Are you finding it difficult to increase your speed in the water? Are you looking to combine some speed swimming training with your current endurance workouts? Do you find that you are not moving any faster in the pool or in your triathlon no matter how hard you try? Then let’s look at some tips on speed and sprint training that we can show you during our lessons.
How to train for sprint swimming?
Sprint swim training can be gruelling and exhausting, but having a good coach taking you through the best way to develop these steps will lead to you increasing your power and speed in the water (even over longer distances). Developing your stroke and technique are obviously vital in improving performance and overall speed in the water, but what are the main elements that you should be looking for when aiming at ‘speed work’ in the pool?
Breathing during sprint swimming
Breath-holding (otherwise known as hypoxic work) is part of swimming at top speed. This method includes limiting the number of breaths per length or over a given distance. Some swimmers hold their breath for the entire length of the pool, whilst others breathe once per length, or equally novice swimmers may start with taking a breath every five arm strokes. All these techniques will develop your breath holding ability.
During sprinting, it is imperative that a swimmer acclimatises to swimming at maximum effort and the breathing demands that such effort entails.
The ability to hold your breath during speed swim training can be developed more and more over time. When performing sprint freestyle or butterfly swimming, a single breath will interrupt the power, acceleration and flow of the stroke, hence why we see Olympic 50 metre sprinters not turning for a breath at all when racing.
Stroke rate and length
When performing sprint and speed sets, always try and increase your stroke rate (number of strokes per length) but maintain your stroke length at the same time. If you can increase your stroke rate without shortening your stroke length, you will inevitably swim faster.
Develop a strong kick
Swimming faster not only requires the arms to increase in speed but also the leg kick at the same to time (on any of the four strokes). The timing of the legs to the arms also needs to be maintained no matter if you are swimming at 60% effort or maximum effort. Using fins during sprint training can also benefit a fast and powerful leg kick.
Recruiting fast twitch fibres
Performing short, sharp sprints in the water over very short distances will develop fast twitch fibres in the muscle. Such fibres are needed for better sprinting and you can change your physiology and biochemistry with speed work in the pool. As a distance swimmer or triathlete, this recruitment of fast twitch fibres can be developed over time and you will see a difference in your sprinting ability in both training and in racing.
When to perform sprinting and speed work
Learning how it feels to swim fast is important, however, this does not mean that sprint swimming should be done during every workout. Depending on experience of this kind of training, we would not recommend sprint training every day but limit it to 3 times per week (please talk with your coach and we can advise you more).
On the whole, sprint training is performed at a higher intensity than distance training. Swimming at race pace can quickly lead to a spike in your heart rate and the build up of lactic acid in your muscles. The ability to delay the onset of lactic acid can be achieved with regular sprint (speed) work in the pool. With practice, you will see yourself your sprint training move to entirely different level.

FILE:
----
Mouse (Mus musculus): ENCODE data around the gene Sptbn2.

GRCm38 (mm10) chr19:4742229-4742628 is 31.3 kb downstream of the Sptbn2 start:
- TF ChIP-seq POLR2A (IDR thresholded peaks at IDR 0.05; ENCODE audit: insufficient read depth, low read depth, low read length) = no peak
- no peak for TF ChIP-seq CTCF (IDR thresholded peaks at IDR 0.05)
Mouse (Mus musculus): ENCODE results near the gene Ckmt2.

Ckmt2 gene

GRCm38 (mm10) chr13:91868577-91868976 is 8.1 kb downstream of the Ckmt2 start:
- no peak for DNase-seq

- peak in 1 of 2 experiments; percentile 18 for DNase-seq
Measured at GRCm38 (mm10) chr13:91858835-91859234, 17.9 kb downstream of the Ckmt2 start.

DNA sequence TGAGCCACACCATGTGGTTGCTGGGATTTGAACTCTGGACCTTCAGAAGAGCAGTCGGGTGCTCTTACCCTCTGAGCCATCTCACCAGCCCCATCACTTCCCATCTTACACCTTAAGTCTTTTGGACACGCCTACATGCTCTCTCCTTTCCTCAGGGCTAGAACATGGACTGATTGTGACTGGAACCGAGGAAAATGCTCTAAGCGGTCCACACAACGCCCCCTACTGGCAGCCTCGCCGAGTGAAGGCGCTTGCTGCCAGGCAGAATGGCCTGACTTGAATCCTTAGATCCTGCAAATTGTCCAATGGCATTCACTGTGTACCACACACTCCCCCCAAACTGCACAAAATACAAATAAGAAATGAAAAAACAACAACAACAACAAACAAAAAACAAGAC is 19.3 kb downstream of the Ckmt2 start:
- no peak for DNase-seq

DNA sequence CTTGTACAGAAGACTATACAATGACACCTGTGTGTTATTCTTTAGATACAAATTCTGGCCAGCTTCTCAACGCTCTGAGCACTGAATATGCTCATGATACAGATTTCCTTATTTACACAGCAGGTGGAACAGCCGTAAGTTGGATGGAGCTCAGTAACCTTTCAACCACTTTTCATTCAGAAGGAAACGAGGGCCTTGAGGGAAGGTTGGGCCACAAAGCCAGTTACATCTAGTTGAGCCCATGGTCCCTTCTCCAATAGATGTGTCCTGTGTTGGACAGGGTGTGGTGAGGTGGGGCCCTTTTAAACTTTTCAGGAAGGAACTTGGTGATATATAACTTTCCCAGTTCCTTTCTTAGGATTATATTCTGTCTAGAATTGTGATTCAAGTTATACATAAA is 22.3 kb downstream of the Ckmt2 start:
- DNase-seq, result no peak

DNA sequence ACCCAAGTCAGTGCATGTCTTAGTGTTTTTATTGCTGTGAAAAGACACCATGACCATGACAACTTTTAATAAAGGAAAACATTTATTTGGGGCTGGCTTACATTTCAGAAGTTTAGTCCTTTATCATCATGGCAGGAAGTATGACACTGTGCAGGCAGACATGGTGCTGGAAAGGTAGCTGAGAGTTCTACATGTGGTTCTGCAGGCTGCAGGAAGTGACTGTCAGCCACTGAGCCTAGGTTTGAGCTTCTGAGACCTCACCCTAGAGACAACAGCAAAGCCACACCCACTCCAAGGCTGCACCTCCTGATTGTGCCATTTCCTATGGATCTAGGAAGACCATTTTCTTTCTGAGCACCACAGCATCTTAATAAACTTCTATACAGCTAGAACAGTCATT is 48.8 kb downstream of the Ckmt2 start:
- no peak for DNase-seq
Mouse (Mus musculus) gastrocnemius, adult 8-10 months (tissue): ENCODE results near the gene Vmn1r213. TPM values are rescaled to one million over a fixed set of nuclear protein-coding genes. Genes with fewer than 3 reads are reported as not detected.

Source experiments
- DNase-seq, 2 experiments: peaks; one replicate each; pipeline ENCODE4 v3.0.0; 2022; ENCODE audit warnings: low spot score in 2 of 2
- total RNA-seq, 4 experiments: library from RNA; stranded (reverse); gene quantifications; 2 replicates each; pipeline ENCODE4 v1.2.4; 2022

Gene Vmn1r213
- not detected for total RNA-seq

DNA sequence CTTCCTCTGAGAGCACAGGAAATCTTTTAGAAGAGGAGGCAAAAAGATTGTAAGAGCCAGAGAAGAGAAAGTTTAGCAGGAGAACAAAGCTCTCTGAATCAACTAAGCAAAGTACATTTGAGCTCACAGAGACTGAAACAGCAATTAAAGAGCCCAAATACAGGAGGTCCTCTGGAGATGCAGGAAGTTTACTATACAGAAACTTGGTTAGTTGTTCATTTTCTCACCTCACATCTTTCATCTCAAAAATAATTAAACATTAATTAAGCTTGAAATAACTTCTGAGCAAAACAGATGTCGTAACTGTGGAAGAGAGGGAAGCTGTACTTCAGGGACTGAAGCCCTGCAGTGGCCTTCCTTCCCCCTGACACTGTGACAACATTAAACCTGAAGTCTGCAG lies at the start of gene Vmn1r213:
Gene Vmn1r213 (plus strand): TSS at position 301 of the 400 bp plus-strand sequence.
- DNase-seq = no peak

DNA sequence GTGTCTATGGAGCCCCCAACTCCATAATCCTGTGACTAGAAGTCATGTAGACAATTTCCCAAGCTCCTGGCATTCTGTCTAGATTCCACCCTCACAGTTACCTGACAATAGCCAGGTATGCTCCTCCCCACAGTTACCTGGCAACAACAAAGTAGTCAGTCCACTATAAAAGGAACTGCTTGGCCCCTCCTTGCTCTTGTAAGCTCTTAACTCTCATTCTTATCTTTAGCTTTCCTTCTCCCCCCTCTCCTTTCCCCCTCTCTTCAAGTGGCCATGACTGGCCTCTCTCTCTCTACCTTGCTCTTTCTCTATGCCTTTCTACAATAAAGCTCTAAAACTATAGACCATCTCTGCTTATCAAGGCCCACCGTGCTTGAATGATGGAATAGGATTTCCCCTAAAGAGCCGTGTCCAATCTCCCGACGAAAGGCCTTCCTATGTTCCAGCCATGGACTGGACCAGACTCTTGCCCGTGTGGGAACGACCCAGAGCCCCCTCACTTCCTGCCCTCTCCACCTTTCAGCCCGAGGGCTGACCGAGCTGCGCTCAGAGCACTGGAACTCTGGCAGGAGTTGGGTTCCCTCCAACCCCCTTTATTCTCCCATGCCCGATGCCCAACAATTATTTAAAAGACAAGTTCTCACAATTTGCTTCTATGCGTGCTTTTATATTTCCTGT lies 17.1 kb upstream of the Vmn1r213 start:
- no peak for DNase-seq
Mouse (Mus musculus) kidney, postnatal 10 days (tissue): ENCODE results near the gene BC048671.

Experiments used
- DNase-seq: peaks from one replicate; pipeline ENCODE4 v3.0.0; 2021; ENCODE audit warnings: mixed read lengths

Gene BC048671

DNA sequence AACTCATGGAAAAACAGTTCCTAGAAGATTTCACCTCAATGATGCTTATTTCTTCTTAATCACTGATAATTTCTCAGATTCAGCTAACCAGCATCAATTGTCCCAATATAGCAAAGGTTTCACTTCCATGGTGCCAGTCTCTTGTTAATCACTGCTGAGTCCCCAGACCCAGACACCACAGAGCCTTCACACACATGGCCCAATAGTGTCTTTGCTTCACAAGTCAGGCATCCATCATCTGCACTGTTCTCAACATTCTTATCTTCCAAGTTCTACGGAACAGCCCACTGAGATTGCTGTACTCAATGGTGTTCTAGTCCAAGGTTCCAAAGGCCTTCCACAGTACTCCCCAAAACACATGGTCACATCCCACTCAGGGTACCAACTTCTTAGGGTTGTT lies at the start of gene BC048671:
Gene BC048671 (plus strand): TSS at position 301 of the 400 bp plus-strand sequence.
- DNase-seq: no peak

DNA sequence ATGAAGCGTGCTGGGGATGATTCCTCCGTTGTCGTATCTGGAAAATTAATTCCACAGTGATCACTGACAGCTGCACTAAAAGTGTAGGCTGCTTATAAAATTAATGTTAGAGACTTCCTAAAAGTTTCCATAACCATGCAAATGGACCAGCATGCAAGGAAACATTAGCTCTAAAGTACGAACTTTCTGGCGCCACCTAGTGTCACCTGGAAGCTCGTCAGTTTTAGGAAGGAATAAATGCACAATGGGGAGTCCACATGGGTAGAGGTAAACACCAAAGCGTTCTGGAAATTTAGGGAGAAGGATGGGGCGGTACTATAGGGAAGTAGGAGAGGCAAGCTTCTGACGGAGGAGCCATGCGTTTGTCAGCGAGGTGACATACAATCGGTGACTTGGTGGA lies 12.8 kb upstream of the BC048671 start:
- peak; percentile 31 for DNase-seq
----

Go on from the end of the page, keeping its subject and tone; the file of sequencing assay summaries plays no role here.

The biggest issue for novice and beginner triathletes is the type of swimming training that they should be doing in the pool.
Whether this is speed, endurance, strength, recovery or technique training, Strictly Swimming workouts are designed to develop a variety of specific elements of your swim training. Our swimming training lessons will help you improve your swim time in your next triathlon by boosting your swim speed, power and technique.
A necessary component for any swim training programme and more importantly, for developing your triathlon swimming pace, is Interval-based Training. Some sports consist of continuous workouts, but swimming training should be made up of repetitions of shorter distances with a rest interval between each swim (i.e. 10 x 100 metres freestyle). Interval training sets are designed to allow the swimmer time to rest and recover after each individual swim within a particular set. A good quality interval training set is proven to develop your aerobic capacity and endurance capacity more than a continuous workout, as interval training allows the swimmer to increase the effort and train at a higher level. The added rest and recovery also allows the swimmer and triathlete to maintain their stroke technique when fatigue creeps into the body at the end of a swim training set.
Within any training session, it is vital for triathletes to develop and understand their pacing in order to achieve the correct pace for aerobic training (distance), anaerobic training (speed) or lactate threshold training (the point at which blood lactate builds up in the muscle faster than the body can remove it and sustain effort). Strictly Swimming triathlon courses will build your technique and develop your understanding on the best way to train in the water.
Originally, the wetsuit was introduced to competitors in the sport of triathlon as a safety aid to help swimmers endure the cold water and prevent the onset of hypothermia.
The wetsuit simply acts by allowing water to fill between the rubber of the suit and the body. During the swim of the triathlon, the temperature of the body increases which causes the water within the wetsuit to also increase. Hence, allowing triathletes to endure the cold during open water swims.
Apart from benefiting from such warmer temperatures in cold water around the UK, it soon became apparent that there was an additional advantage of the wetsuit. Open water swimmers soon found that their performance in the water was improved by the increase in buoyancy from the wetsuit, giving the additional propulsive lift and height in the water that they may not have experienced in the pool without a suit. Not only are swimmers guarded against the cold water and lifted higher at the surface, but swimmers also experienced a decrease in drag and frontal resistance in the water. Thus, swimmers were swimming faster in a wetsuit (and some with better ‘distance per stroke’ than they had in the pool).